A bankruptcy judge has approved the $39.1 million sale of an incomplete Fort Lauderdale hotel where Chinese investors claim they were victims of fraud under the federal EB-5 visa program.
MHF Properties VI LLC, an affiliate of Warwick, Rhode Island-based Magna Hospitality Group, submitted an initial stalking horse bid of $38.6 million and increased the value to the eventual purchase price in a would-be auction that attracted no other bids Aug. 15.
U.S. Bankruptcy Judge Raymond Ray in Fort Lauderdale approved the sale of the Las Olas Ocean Resort on Friday, and bankruptcy attorney Glenn Moses of Genovese Joblove & Battista in Miami expects the transaction to close this week. Construction is projected to restart by the end of the month.
Moses called the sale “a significant milestone” marking the biggest avenue for potential recovery in the bankruptcy case.
Developer 550 Seabreeze Development LLC planned the project as a 12-story hotel with 136 rooms at 550 Seabreeze Blvd. Sixty Chinese investors kicked in more than $60 million in exchange for EB-5 visas, which are contingent on job creation.
Court records showed 550 Seabreeze owed more than $37 million in principal and fees when it went into default following damage from Hurricane Irma last October and subsequent repair delays.
A $2 million insurance claim was submitted for water, salt and sand damage to the building, including customized electrical and mechanical components in an automated garage system. Labor costs increased as demand for construction repairs rose after Irma landed in the Florida Keys.
The developer also had to deal with a change in state flood elevation requirements, which mandated architectural and engineering revisions, lighting conflicts among state agencies for the protection of nesting sea turtles and delays in steel fabrication for the parking garage.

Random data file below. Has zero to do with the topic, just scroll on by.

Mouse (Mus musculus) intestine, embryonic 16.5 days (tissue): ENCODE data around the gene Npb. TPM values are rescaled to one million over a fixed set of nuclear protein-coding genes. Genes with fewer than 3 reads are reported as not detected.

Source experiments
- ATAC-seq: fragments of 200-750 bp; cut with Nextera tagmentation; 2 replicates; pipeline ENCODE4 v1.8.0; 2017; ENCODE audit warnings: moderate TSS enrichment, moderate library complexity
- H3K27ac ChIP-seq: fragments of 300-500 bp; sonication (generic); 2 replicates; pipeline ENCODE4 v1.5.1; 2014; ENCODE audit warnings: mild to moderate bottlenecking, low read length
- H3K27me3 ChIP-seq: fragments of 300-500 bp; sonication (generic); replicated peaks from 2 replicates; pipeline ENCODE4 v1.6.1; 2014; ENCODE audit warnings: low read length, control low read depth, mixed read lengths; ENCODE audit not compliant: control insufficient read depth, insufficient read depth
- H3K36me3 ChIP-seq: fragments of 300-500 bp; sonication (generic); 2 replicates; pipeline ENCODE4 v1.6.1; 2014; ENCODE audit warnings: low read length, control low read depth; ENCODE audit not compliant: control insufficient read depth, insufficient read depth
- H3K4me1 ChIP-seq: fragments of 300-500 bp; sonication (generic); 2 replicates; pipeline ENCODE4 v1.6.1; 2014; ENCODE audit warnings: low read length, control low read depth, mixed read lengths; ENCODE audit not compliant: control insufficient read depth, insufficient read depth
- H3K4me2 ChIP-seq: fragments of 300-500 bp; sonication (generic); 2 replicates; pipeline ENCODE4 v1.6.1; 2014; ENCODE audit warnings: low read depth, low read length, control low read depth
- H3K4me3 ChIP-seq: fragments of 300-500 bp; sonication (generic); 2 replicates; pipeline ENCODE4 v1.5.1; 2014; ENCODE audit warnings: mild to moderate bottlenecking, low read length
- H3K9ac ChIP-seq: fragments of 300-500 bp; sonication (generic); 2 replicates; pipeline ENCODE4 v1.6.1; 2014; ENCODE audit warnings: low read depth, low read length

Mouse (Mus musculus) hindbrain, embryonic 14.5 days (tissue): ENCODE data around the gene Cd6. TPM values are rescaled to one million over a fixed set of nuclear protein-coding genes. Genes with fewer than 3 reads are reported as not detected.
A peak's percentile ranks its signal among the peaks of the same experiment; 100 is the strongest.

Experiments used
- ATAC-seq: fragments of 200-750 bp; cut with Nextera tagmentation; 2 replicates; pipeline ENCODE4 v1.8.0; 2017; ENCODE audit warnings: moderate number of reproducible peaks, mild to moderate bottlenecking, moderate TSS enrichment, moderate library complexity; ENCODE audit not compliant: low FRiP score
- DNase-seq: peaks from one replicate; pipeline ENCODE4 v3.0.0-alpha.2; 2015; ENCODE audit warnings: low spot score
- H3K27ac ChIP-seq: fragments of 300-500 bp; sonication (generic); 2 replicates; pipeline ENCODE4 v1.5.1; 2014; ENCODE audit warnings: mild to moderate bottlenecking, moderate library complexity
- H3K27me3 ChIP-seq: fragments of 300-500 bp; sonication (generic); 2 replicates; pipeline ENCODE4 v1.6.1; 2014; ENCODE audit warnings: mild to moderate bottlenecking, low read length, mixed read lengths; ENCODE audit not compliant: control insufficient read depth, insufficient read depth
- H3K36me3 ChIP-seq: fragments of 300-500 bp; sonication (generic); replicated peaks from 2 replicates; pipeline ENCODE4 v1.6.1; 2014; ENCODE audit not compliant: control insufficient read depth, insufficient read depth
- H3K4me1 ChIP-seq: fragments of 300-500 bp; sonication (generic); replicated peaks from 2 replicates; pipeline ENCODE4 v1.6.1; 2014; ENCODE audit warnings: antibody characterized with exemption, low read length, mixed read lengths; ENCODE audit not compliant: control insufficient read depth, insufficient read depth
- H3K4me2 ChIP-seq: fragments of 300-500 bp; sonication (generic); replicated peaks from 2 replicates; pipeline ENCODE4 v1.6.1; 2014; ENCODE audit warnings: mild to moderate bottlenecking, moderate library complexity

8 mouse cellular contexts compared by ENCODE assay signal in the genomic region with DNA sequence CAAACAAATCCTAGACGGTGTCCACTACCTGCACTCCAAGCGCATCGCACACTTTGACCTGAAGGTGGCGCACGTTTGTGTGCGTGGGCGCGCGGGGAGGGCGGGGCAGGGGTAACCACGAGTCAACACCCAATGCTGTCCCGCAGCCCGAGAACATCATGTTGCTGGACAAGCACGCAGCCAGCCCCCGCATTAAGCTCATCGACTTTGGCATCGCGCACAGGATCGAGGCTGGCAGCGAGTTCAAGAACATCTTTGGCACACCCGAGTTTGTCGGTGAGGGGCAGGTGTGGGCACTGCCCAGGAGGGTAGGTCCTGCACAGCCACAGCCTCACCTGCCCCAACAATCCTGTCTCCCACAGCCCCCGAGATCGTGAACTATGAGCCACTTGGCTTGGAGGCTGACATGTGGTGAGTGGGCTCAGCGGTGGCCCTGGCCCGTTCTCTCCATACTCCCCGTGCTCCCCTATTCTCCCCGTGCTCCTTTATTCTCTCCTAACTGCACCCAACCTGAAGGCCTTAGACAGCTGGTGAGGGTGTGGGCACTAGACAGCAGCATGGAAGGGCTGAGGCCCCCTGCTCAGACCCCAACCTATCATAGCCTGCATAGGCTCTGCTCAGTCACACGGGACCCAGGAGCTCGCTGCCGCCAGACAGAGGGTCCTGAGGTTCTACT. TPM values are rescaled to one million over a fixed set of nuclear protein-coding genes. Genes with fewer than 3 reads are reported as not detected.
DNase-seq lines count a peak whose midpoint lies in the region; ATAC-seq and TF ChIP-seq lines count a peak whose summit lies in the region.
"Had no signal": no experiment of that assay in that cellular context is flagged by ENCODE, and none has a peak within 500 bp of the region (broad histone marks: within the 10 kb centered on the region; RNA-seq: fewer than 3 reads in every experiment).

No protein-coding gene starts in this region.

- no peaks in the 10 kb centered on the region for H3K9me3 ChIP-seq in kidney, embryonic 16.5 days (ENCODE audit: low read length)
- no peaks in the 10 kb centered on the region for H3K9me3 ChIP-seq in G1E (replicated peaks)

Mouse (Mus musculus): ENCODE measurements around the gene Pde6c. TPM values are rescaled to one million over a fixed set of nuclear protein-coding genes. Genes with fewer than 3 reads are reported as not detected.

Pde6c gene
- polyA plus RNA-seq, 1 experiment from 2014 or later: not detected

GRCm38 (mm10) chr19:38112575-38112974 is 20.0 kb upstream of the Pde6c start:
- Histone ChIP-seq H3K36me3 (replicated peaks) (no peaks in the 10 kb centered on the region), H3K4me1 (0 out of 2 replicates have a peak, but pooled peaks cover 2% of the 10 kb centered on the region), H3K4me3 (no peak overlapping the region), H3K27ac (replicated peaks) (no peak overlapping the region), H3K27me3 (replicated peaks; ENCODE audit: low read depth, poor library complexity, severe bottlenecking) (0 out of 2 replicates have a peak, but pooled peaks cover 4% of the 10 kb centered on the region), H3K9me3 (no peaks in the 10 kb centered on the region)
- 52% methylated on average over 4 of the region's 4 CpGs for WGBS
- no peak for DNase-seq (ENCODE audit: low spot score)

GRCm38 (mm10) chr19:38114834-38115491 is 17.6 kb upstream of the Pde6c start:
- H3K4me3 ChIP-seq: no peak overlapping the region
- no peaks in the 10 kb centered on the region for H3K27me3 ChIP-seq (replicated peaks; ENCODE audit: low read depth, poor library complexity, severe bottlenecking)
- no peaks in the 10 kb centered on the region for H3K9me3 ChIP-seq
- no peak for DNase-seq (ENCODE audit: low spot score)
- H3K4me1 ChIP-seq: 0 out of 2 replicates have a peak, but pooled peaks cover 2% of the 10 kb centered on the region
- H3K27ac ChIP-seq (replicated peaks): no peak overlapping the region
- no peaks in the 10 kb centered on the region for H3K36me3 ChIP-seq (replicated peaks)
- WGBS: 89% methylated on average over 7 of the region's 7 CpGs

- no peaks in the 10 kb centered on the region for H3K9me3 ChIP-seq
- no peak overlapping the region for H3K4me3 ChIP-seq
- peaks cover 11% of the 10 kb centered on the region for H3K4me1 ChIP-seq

Delaware-based lender Bancorp Bank filed a foreclosure lawsuit in January, and work stopped with construction 70 percent complete on the hotel across State Road A1A from the beach south of Las Olas Boulevard. The bankruptcy filing followed in February.
Moses expects a quick construction restart. ”Magna was in discussions with the general contractor to use them on a going-forward basis so they were lining up their ducks to move forward as quickly as possible,” he said.
The Stuart-based general contractor, Straticon, and many of the subcontractors committed in advance to coming back to work, he said.
The sale benefits the creditors, the contractors and the EB-5 investors, who supported Magna’s offer despite their lawsuits, Moses said.
Magna has agreed to a reporting process on job creation to help the Chinese investors, and Moses said, “Hopefully, they’ll be able to obtain their visas through the reporting that Magna will provide.”
Magna was founded in 1998 as an opportunistic hotel real estate investment company focused on hospitality investment, development and management, according to its website. The company owns or operates more than 20 hotels with over 4,500 rooms and employs 1,500 people.
Moses worked with law partner Paul Battista on the bankruptcy case.
Magna is represented by R. Scott Shuker, Justin Luna and Bruce Knapp of Latham, Shuker, Eden & Beaudine in Orlando. Shuker did not respond to a request for comment by deadline.